In linguistics, grammatical genders, also called noun classes (just as Bender said above), are classes of nouns reflected in the behavior of associated words; every noun must belong to one of the classes and there should be very few which belong to several classes at once. (Hockett, 1958)
It must be pointed that gender in the grammatical sense has nothing to do with biological sex or with what sociolinguists call "gender", as the social role associated with each sex.
Only in some gender-languages, gender exhibits any correlation at all
with sex and in most of these, the correlation is very weak.
In Portuguese, for example, most nouns denoting females receive feminine gender, but not all: what is the gender of "contralto"? And some feminine nouns do not denote females, such "sentinela".
Grammatical gender is distinguished from natural gender by the fact that grammatical gender requires agreement between nouns and the modifiers (demonstratives, articles, adjectives) and sometimes even verbs, used in a sentence, whereas natural gender does not.
Although Bantu languages have gender, for historical reasons, the linguistis who studied these languages have preferred to talk about "noun classes"' rather than about "gender", but gender is there somehow!
The indo-european languages usually have masculine, feminine and neuter genders. Latin had the three, but in some modern descents of it, such as Portuguese, the neuter gender disappeared. In common nouns, grammatical gender is usually only peripherally related to actual gender
Czech, for instance devides the masculine gender into animate and inanimate groups, this sort of division is not found in Italian, for instance. Some linguistis further claim that the Nostratic Language (the ancestor of Indo-european) had human, animal and object genders separated!
There are languages that show no gender marking on nouns. These languages can be divided into two groups:
a) languages that still distinguishe gender, but the distinction is made on modifiers (adjectives, for example), pronouns, and perhaps even verbs --> but not on the noun.
* German would fall into this category, since most nouns give no clue as to their gender other than the forms of the article, determiner, and adjectives they use.
b) languages which have no concept of grammatical gender --> the forms of modifiers used with the nouns, and of verbs, do not change according to gender.
* English would fall into this category. The word "man" is naturally masculine, and the word girl naturally feminine, but the form of the adjective "tall" used with both is still "tall".
Even if English has no concept of gender in nouns, the personal pronouns often have different forms based on the natural gender of the reference, but this is not the same concept.
Gendered pronouns vary considerably across languages --> there are languages that have different pronouns in the third person only to differentiate between humans and inanimate objects, like Hungarian and Finnish. Even this distinction is commonly waived in spoken Finnish. Other languages, such as Japanese, have a wide range of personal pronouns to describe how they relate to the speaker.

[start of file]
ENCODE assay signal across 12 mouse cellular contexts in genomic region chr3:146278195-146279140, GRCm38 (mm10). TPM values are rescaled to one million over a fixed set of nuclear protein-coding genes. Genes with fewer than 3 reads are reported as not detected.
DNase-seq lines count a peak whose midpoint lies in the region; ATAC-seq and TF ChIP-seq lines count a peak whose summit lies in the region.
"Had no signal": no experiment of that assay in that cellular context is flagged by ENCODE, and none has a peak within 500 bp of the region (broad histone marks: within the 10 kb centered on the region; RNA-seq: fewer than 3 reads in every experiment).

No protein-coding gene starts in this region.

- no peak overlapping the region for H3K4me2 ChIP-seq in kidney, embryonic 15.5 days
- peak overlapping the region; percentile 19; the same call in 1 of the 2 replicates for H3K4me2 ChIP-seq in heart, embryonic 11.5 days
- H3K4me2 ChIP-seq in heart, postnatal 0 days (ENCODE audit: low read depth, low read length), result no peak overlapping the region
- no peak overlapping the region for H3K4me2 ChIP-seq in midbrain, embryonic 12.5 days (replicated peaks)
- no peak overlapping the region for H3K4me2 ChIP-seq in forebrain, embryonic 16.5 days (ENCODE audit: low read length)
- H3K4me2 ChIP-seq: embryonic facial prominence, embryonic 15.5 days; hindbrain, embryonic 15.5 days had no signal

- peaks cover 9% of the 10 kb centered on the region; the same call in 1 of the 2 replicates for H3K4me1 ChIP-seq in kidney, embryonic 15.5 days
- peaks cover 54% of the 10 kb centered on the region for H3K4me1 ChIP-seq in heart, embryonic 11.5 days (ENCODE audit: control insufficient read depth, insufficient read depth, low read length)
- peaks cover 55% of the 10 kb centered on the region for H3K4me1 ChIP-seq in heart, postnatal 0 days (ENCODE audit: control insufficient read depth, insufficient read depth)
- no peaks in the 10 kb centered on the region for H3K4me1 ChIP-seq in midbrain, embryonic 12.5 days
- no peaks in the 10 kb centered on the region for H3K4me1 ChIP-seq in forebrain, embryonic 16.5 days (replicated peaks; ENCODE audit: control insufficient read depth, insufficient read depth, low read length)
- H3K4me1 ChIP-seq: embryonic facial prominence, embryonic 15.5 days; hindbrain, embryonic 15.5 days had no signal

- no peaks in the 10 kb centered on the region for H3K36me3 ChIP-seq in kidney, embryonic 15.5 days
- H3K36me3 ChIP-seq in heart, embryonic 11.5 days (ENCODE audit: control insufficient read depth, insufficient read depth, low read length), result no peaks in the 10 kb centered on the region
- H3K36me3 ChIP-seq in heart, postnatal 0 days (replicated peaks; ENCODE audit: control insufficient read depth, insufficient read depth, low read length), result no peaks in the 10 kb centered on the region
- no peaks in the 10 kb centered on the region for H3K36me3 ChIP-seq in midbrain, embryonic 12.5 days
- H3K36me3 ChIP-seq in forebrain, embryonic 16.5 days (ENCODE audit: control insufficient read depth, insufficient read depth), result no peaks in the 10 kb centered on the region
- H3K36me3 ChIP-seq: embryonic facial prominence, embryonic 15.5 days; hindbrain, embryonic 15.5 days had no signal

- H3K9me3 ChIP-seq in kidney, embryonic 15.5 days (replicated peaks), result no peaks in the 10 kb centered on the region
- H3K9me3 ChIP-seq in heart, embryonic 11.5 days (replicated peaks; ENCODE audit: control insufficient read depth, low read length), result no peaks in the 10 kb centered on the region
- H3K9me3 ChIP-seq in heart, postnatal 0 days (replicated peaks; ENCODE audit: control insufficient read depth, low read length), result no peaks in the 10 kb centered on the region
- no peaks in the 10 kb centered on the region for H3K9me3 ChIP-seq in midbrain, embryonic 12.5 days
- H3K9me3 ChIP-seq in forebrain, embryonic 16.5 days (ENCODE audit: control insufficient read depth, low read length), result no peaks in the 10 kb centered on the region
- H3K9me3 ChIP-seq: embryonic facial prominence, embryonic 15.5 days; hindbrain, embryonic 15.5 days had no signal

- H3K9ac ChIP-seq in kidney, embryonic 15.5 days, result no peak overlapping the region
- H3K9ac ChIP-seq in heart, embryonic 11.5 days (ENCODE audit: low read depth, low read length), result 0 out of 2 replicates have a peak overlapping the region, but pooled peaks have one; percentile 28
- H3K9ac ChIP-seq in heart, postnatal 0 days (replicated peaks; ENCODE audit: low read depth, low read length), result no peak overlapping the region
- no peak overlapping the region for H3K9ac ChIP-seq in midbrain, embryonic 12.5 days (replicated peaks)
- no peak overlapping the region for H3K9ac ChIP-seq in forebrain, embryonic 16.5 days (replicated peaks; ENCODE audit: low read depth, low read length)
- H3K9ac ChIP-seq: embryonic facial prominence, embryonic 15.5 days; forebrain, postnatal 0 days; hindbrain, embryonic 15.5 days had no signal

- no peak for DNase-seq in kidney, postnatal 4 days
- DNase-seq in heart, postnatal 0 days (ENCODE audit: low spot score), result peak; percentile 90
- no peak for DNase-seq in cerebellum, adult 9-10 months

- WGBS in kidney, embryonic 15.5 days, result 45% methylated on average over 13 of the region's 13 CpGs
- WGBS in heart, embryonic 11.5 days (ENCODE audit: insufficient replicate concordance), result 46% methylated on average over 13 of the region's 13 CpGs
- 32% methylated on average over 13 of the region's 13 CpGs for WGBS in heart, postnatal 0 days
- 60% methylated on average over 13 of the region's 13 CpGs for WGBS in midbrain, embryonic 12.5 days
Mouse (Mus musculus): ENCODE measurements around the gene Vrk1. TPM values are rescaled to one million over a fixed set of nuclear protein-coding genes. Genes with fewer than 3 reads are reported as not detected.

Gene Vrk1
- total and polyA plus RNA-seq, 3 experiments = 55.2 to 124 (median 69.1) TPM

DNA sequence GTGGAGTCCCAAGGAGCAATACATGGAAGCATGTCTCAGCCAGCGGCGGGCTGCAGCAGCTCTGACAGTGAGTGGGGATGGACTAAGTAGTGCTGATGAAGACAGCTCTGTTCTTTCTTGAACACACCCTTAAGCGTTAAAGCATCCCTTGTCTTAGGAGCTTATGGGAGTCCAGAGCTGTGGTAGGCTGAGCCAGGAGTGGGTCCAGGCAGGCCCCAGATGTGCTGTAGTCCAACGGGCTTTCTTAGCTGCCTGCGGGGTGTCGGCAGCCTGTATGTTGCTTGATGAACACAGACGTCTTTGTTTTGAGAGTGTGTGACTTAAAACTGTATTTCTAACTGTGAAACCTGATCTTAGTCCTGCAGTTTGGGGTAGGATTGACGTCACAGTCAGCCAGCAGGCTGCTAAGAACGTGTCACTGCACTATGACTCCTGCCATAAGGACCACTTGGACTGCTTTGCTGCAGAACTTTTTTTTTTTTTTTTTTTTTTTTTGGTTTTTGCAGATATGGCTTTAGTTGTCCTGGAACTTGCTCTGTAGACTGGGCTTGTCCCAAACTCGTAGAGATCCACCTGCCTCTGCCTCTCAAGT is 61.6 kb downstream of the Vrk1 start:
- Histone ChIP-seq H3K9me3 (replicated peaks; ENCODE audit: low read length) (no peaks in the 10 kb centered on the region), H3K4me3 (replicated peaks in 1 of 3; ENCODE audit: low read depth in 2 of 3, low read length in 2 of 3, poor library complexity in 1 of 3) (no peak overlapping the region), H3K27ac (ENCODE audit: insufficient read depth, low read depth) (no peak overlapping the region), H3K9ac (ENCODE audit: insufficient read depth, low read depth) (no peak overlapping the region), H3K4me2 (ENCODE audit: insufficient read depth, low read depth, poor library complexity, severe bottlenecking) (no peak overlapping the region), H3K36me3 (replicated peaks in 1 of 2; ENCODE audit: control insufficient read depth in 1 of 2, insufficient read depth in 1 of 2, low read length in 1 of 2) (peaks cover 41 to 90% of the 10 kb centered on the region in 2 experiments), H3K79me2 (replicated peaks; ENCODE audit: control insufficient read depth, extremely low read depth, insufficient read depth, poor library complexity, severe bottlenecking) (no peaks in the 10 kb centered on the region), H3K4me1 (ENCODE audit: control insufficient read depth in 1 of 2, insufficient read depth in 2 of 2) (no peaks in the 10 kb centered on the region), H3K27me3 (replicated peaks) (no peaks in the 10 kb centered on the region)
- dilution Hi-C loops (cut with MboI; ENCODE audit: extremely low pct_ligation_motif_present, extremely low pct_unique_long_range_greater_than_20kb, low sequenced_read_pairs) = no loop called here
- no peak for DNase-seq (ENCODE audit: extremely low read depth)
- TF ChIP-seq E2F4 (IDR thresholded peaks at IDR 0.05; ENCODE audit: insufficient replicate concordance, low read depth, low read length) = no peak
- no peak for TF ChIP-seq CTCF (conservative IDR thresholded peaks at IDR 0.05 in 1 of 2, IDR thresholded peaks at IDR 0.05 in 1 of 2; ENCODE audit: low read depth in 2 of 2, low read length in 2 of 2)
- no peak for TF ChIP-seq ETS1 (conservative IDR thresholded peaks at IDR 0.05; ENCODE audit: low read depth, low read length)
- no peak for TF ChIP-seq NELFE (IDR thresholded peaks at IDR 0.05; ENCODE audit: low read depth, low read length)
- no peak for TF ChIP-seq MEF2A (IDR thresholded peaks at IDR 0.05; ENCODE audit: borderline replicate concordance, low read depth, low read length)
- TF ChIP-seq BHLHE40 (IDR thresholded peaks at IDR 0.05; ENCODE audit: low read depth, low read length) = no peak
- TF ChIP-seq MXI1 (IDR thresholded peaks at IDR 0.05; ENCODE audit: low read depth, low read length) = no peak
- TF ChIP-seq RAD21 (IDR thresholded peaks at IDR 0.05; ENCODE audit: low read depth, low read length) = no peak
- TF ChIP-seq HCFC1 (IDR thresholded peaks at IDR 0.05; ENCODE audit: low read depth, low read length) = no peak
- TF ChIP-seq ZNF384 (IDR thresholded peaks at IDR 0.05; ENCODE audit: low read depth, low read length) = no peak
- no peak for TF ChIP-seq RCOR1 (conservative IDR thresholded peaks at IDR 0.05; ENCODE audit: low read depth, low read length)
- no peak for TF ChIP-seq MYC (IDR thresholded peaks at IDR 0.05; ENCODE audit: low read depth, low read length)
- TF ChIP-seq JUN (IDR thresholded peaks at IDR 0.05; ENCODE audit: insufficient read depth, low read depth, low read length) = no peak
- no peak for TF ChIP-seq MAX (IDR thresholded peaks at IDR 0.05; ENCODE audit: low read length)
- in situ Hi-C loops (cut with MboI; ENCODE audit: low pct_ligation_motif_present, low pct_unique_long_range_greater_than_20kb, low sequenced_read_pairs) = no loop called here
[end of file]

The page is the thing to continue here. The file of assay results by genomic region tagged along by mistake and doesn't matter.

That all Indo-European languages evolved from a common ancestor is indisputable. It is plausible to assume that this ancestor language employed a gender system, possibly one with a semantic basis. But what could have caused its modern descendants to assign genders such as masculine and feminine to inanimate objects? And how can a “pure” system evolve into the modern chaos and disagreement? The answer some authors have given to these questions is that the origin of gender is purely formal: some suffixes of sex-differentiable nouns acted as attractors, and created the genders in a purely formal, non-semantic way (Brugmann, 1899). This leaves open the question of what caused sex-differentiable nouns, rather than any other category, to become attractors.
Another possible answer is that in some languages the initially semantic neuter gender was lost, and the void was filled by masculine and feminine genders being assigned to previously neuter nouns. Such a process can be observed today in Russian, where neuter nouns are only 13% of the total, and loanwords entering the language go primarily to the masculine gender, but also to the feminine (Corbett, 1991:317). This hypothesis does not take into account languages that retain the neuter gender, and still assign masculine and feminine genders to inanimate objects (German, Greek, etc.)
An alternative hypothesis is that masculine and feminine assignments to inanimate objects existed even in the original Indo-European ancestor. Although such assignments seem nonsensical today, they might have
“made sense” in the remote past, at least among the few speakers of the ancestor language, based on animistic conceptions of the world. It could have appeared natural to a particular culture that, for example, a stone
is of female sex. However, as the original language evolved, ideas about the stone’s sex changed, too. Since there is no objective way to agree on something like the sex of a stone, the “opinions” among descendant
languages evolved differently. What we observe today appears as a purely formal and arbitrary assignment, since the original “reasons” have been lost. One prediction of this hypothesis is that gender evolution in
such languages should be traceable through a weak agreement between phylogenetically proximal languages.
source: Evolution of Gender in Indo-European Languages - Harry E. Foundalis
An interesting book I've seen in the library is: Greville G. Corbett, Gender, Cambridge University Press.
"It is no good to try to stop knowledge from going forward. Ignorance is never better than knowledge."
~~Enrico Fermi (1901 - 1954)~~